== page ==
The Problem: PDF documents have a poor quality when viewed in Firefox.
This post comes from a conversation I had with the client who was disappointed with a poor quality of their PDF documents on the corporate website; they asked me if I can help out in “fixing” this problem for them. I have investigated their issue, and thought my findings would be useful to my readers. There is plenty of advice for the web users on how to change their settings in Firefox to view the documents properly – yet, there is almost no advice for people who place documents on the website for their visitors.
The reason so many view it as a sudden problem is that the Mozilla’s PDF viewer was seamless for the average internet user who is not following announcements on Mozilla’s upgrades. One day people happily were “saving as” their PDFs for later viewing, and another day the PDFs started opening up directly in the browser – and in the heist of our day-to-day lives most of us did not even notice the change in the method that Firefox was using to deal with PDFs. To us, and average user, it was more of “Why did it look great yesterday and looks like garbabe today?”
Here is images – screenshot of the whitepaper by Symantec I referenced in one of my earlier blog posts, Do your employees steal your business Intellectual Property? – notice the warning bar.
The Reason for bad PDF quality when viewed in Firefox:
The issue is related to the Mozilla’s (maker of Firefox) pdf.js add-on to the browser; it is responsible for viewing the PDF directly in the browser rather then having it to download. Originally only Internet Explorer had a built-in PDF reader, while other browsers had to trigger the Adobe Reader to open a PDF. Others are catching up now: Firefox has the built-in reader, too, but, in words of people from Mozilla, it is still “somewhat experimental”. Mozilla’s PDF viewer is only a few months old and because it is technically still a beta version, it is not without it’s quirks. If you are wondering why the PDFs look so much worse in Firefox than they do when viewed in IE or with Adobe Reader; in a nutshell – “it’s Firefox’s fault”. It is designed to open the PDFs in the browser with better security and leveraging of HTML 5 in mind.
The bad news: there is no solution for those who publish their PDFs to their websites. There is basically little or nothing we can do for it in terms of PDF itself to render better in Firefox.
The problematic rendering issue is not the limitations of the website or design, so the web developers and designers have little-to-no power to have it “fixed” – not until future releases of the pdf.js for Firefox.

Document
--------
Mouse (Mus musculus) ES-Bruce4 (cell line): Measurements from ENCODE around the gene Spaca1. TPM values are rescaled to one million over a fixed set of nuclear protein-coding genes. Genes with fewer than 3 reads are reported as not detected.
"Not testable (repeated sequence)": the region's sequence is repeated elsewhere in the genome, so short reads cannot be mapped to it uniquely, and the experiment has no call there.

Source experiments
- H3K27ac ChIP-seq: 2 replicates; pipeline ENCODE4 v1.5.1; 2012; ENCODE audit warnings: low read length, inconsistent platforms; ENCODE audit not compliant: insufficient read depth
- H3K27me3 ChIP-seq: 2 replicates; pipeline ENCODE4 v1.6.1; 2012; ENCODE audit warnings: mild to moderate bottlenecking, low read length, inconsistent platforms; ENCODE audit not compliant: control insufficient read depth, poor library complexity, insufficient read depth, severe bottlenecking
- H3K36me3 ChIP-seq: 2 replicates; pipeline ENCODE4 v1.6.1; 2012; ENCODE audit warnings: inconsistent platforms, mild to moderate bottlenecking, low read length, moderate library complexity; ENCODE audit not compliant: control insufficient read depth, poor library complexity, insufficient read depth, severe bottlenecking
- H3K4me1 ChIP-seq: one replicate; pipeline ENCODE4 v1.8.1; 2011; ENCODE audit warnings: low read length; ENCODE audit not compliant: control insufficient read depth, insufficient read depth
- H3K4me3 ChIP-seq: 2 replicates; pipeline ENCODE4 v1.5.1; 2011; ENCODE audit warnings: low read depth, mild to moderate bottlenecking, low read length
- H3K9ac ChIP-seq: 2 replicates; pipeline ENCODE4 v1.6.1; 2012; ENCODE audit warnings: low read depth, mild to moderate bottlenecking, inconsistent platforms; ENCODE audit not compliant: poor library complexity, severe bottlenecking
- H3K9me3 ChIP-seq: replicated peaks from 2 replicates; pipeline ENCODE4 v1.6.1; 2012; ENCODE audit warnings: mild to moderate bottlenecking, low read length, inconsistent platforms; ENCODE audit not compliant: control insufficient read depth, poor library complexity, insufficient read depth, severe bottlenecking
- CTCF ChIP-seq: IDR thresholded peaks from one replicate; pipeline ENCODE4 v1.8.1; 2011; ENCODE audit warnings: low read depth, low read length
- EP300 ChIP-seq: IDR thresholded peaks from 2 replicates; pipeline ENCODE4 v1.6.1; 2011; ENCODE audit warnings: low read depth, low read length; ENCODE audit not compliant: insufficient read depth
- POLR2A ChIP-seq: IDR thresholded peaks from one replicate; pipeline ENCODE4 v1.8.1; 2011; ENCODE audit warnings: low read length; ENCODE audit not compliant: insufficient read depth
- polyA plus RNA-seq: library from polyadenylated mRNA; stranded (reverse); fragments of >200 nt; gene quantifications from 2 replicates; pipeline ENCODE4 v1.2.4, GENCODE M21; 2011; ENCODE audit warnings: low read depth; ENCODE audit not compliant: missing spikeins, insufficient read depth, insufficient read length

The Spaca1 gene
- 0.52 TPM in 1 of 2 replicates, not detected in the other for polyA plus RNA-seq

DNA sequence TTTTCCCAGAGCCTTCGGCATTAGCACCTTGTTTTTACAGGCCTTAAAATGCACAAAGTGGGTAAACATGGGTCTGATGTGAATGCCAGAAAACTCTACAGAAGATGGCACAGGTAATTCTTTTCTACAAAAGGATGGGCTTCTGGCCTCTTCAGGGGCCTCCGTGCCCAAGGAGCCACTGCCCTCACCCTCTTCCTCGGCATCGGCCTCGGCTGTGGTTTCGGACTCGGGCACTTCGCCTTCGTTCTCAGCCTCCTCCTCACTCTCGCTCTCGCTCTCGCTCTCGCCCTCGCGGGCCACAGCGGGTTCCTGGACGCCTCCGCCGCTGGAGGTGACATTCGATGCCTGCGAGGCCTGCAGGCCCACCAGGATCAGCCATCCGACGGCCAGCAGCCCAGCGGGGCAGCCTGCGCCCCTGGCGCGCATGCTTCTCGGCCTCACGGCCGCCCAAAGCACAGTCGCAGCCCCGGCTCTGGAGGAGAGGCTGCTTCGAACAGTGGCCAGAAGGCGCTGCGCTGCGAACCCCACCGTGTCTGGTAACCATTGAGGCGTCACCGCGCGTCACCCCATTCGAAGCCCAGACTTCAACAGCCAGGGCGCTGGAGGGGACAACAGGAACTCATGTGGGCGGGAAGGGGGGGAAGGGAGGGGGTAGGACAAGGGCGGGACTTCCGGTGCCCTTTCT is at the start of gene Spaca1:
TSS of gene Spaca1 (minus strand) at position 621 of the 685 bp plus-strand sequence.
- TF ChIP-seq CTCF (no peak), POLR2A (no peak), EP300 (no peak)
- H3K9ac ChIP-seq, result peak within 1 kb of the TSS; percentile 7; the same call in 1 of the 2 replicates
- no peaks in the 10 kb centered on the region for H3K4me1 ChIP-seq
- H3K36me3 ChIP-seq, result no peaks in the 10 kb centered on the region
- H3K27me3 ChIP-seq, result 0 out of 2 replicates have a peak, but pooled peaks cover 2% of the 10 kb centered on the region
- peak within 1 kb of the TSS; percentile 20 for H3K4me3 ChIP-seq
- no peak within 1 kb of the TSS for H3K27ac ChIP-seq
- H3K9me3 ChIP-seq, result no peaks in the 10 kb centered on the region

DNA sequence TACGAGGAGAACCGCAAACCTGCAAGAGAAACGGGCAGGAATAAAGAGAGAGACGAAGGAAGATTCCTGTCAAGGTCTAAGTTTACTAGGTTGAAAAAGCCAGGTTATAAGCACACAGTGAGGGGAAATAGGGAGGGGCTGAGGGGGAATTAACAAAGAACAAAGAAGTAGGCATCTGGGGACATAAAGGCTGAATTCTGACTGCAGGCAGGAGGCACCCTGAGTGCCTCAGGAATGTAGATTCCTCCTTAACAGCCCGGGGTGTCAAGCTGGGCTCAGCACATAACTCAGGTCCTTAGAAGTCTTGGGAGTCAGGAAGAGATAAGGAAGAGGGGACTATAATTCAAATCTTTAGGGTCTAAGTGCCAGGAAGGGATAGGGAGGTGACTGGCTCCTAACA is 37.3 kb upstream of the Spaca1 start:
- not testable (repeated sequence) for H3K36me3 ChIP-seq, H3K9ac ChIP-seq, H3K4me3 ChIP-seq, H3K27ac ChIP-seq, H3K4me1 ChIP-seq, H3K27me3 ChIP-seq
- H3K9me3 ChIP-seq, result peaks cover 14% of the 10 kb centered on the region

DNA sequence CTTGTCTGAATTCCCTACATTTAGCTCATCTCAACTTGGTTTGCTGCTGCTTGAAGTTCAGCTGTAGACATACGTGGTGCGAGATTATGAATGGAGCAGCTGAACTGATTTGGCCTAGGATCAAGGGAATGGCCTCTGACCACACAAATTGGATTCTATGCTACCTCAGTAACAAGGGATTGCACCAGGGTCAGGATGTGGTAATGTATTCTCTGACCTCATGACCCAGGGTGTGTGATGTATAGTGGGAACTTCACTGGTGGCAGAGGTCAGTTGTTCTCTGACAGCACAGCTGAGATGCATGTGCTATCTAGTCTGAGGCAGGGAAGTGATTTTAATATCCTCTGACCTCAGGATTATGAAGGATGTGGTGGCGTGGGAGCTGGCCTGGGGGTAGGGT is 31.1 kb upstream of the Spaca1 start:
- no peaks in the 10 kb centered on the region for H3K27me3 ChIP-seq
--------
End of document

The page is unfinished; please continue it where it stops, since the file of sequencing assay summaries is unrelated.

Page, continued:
Solutions for end-user (website visitor) is to adjust their local settings to user Adobe Reader by default. Here is a link for how to Change what Firefox does when you click on or download a file that can walk you through the process.
When PDF document opens in Firefox, you should be able to see a warning bar that informs you “this PDF document might not be displayed correctly”, that should give you an option to “Open With Different Viewer” (note: if you are reloading previously opened PDF you may not see the warning bar again for this document). There is plenty of outcry on internet as to it being horrible in terms of viewing quality.
So what does the Collective think about it? Here are few links to keep you busy with this subject for a while:
- Here is the link to one of the threads on this issues directly at Mozilla; http://support.mozilla.org/en-US/questions/948061
- Here is the link to bugs reported – dedicated to mozilla’s pdf.js – some of them may have advice on improving PDF: http://support.mozilla.org/en-US/questions/948061
- There is also plenty of advice – but it is all for END USERS (site visitors). – basically a lot of it comes to making changes within the browser’s settings, for example: http://support.mozilla.org/en-US/kb/disable-built-pdf-viewer-and-use-another-viewer.
Some suggest that if you did not create your document with True Fonts, you can try resetting them to True Fonts and resaving the document. It may or may not display text better. It would not, however, help the images quality.
Your web developer may entertain an option to force the link to download the PDF file instead of opening in the browser or Adobe Reader, but this way you force your users to have Adobe Reader installed so they can view it (not all of them do), and that may cause other problems of being “user-unfriendly”. And even then when the dialog box pops up to prompt user to “save as” or “open with”, they can still open in the browser – any browser they have installed on their PC – instead of an Adobe Reader.
The good news: well, more of a the consolation… Majority of Firefox Users, most likely, are aware of those limitation and either already adjusted their local settings to open in Adobe Reader by default, or are aware of the any PDF quality not being up to standard when viewed in Firefox browser. In addition, while PDFs do not appear to be of best quality in Firefox, they are certainly usable.
Everything worthy, like Mozilla is, evolves. I am sure Mozilla’s future releases of pdf.js for Firefox will be more accommodating toward graphic quality of PDFs.